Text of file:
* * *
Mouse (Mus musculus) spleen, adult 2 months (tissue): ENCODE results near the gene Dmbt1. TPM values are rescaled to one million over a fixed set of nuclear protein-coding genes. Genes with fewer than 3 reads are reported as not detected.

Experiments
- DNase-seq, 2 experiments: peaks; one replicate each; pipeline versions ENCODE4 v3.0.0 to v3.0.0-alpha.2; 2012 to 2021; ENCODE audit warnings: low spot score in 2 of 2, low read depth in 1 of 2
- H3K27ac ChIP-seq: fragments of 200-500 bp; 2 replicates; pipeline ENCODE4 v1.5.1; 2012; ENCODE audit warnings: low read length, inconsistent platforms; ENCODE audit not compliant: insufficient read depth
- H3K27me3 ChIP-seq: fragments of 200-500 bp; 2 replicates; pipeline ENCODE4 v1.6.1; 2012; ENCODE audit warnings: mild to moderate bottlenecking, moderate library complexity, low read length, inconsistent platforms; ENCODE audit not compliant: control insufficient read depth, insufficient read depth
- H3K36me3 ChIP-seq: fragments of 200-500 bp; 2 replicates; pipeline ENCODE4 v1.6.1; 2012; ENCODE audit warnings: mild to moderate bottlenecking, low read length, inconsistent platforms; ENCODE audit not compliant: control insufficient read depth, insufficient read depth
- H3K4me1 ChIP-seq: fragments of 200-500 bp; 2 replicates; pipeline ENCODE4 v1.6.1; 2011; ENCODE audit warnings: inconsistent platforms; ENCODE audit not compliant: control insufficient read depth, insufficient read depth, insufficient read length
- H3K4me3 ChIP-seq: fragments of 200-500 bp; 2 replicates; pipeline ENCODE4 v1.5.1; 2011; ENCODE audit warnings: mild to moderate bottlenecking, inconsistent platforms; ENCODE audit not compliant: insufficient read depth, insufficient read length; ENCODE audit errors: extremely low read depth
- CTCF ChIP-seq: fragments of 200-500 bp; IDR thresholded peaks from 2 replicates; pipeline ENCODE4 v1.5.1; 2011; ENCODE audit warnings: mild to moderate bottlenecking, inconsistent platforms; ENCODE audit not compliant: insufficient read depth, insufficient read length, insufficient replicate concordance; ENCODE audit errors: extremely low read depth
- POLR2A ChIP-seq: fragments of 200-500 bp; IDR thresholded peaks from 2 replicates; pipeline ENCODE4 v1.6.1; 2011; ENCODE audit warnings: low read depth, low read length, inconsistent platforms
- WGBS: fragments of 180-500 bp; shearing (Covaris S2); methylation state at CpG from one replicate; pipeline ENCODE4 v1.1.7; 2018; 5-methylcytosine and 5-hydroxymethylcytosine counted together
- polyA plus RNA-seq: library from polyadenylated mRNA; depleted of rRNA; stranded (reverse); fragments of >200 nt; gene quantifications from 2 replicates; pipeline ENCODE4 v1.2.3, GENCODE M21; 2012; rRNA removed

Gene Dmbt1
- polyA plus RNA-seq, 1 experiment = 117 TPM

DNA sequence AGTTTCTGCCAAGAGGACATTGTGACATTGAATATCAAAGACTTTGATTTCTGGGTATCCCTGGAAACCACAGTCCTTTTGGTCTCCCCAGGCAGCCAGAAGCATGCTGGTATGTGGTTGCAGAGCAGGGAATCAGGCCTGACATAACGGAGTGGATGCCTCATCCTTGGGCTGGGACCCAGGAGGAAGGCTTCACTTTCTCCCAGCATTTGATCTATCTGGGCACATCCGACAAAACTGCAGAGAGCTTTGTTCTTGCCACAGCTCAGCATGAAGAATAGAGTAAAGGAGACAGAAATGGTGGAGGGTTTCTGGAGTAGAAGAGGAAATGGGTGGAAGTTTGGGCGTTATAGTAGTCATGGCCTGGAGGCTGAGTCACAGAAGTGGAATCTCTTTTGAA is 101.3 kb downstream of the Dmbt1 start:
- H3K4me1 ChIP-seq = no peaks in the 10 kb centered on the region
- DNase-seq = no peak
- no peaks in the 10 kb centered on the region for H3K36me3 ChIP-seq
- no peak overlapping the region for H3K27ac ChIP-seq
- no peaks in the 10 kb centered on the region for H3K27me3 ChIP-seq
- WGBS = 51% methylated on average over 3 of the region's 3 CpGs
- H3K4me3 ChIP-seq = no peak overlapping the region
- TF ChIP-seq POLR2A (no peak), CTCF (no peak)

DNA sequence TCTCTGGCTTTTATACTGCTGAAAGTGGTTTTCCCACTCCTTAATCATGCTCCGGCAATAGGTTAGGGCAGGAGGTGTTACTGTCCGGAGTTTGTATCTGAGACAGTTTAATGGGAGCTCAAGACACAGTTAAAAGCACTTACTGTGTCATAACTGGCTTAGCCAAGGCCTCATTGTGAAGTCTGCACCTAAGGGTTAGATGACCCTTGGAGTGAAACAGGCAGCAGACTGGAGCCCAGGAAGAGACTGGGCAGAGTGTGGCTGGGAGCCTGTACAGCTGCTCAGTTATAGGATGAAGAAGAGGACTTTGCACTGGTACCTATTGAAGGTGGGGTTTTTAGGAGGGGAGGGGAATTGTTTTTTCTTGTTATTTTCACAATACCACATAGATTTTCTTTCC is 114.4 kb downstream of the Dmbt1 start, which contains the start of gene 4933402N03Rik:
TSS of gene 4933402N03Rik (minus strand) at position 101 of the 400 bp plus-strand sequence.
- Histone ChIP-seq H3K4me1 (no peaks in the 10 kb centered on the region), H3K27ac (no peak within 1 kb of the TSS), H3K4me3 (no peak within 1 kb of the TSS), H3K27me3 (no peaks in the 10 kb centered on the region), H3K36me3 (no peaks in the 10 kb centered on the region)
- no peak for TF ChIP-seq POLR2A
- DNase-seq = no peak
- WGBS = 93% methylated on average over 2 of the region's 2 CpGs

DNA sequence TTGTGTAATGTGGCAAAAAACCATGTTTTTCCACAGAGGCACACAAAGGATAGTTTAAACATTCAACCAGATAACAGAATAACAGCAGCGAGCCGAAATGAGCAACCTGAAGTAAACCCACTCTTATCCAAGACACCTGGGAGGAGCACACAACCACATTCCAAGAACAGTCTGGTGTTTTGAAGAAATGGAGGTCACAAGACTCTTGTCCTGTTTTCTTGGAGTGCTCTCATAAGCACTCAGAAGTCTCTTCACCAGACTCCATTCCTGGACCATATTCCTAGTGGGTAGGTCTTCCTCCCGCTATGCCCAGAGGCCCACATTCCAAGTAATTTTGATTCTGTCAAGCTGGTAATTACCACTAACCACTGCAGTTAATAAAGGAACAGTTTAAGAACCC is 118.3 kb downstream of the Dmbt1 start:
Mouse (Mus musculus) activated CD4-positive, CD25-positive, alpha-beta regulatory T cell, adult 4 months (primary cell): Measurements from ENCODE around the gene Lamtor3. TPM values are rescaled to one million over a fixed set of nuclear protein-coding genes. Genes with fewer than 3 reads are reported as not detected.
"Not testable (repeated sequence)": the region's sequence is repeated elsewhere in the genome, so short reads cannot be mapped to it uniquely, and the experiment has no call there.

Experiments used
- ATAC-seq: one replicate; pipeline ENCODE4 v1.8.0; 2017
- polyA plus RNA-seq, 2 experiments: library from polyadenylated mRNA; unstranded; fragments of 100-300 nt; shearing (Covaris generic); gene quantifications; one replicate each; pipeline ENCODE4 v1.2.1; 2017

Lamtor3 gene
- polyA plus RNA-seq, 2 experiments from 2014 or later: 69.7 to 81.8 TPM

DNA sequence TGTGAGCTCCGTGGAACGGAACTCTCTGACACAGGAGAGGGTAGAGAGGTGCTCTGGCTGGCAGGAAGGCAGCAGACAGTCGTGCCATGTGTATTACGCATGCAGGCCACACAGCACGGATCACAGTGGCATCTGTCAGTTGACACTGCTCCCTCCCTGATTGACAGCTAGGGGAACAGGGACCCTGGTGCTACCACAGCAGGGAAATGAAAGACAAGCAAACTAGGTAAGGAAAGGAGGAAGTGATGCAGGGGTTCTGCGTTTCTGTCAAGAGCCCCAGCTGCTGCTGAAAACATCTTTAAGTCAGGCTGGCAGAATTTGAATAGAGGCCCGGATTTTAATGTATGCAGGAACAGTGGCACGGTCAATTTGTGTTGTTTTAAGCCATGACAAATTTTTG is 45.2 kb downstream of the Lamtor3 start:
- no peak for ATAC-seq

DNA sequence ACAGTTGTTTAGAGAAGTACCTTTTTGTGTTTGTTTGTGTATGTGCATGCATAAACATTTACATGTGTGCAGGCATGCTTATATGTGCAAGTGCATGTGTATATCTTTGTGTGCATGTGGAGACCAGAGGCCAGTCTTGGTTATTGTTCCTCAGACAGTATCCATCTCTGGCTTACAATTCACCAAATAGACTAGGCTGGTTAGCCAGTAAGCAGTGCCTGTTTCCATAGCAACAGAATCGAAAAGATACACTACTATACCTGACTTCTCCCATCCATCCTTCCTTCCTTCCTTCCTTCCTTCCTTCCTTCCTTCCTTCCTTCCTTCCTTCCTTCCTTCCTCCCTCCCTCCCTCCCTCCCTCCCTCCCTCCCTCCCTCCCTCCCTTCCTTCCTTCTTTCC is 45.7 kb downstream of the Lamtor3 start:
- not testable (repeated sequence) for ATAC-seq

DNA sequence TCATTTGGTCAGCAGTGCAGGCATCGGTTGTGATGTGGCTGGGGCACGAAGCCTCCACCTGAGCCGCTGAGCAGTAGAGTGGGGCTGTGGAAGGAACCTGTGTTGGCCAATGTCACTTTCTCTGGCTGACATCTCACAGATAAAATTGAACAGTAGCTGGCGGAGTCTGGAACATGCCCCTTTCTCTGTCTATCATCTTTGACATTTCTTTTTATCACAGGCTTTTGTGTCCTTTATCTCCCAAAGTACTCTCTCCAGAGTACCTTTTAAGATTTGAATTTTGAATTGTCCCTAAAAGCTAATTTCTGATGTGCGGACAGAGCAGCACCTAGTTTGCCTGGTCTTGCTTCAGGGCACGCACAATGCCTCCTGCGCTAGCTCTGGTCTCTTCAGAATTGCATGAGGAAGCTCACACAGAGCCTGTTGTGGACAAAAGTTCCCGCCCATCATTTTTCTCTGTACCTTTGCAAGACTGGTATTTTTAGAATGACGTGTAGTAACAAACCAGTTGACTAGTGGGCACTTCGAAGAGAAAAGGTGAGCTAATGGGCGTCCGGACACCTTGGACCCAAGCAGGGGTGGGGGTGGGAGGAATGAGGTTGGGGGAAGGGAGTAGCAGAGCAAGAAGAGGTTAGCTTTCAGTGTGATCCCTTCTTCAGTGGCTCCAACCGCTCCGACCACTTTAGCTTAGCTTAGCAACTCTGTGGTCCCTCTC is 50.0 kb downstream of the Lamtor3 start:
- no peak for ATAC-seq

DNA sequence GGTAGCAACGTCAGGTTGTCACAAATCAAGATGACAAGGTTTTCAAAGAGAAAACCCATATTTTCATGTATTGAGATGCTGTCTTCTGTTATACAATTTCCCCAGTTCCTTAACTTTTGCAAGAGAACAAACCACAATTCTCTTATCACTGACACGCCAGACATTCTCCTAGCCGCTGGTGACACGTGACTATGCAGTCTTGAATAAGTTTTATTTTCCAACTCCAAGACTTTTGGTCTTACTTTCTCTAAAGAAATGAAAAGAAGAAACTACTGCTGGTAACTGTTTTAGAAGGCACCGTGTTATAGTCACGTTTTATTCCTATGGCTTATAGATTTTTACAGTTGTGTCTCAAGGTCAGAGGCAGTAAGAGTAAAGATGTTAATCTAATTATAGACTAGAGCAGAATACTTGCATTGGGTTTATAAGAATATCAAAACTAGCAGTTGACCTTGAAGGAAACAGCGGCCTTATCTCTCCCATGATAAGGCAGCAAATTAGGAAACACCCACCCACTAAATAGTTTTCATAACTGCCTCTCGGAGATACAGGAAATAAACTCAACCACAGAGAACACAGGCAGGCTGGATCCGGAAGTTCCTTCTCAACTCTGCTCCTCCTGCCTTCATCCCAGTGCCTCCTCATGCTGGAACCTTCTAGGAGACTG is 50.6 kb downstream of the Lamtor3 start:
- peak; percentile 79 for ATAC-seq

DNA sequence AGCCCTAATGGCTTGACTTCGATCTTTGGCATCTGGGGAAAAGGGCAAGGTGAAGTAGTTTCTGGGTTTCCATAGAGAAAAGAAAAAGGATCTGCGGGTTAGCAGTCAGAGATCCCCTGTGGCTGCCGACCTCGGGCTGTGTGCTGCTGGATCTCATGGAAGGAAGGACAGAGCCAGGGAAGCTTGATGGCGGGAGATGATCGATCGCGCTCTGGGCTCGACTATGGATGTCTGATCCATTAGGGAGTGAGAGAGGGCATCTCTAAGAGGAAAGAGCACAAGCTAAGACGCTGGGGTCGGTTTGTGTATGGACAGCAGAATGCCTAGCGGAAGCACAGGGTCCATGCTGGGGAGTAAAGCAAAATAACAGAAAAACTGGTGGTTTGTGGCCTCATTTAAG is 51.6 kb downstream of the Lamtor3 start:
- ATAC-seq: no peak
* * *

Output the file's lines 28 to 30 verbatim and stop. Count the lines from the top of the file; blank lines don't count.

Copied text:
- DNase-seq = no peak
- WGBS = 93% methylated on average over 2 of the region's 2 CpGs

DNA sequence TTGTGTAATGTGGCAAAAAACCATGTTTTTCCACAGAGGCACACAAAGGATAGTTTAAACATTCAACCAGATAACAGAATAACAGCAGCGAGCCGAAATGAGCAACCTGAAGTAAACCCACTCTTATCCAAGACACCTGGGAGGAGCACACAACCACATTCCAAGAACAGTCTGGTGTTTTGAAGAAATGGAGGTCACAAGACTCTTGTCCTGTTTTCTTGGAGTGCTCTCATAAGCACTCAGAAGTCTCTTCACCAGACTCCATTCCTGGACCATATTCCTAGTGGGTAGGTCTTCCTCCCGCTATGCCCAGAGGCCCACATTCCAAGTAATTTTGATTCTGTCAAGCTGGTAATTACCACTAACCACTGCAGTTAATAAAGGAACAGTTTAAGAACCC is 118.3 kb downstream of the Dmbt1 start: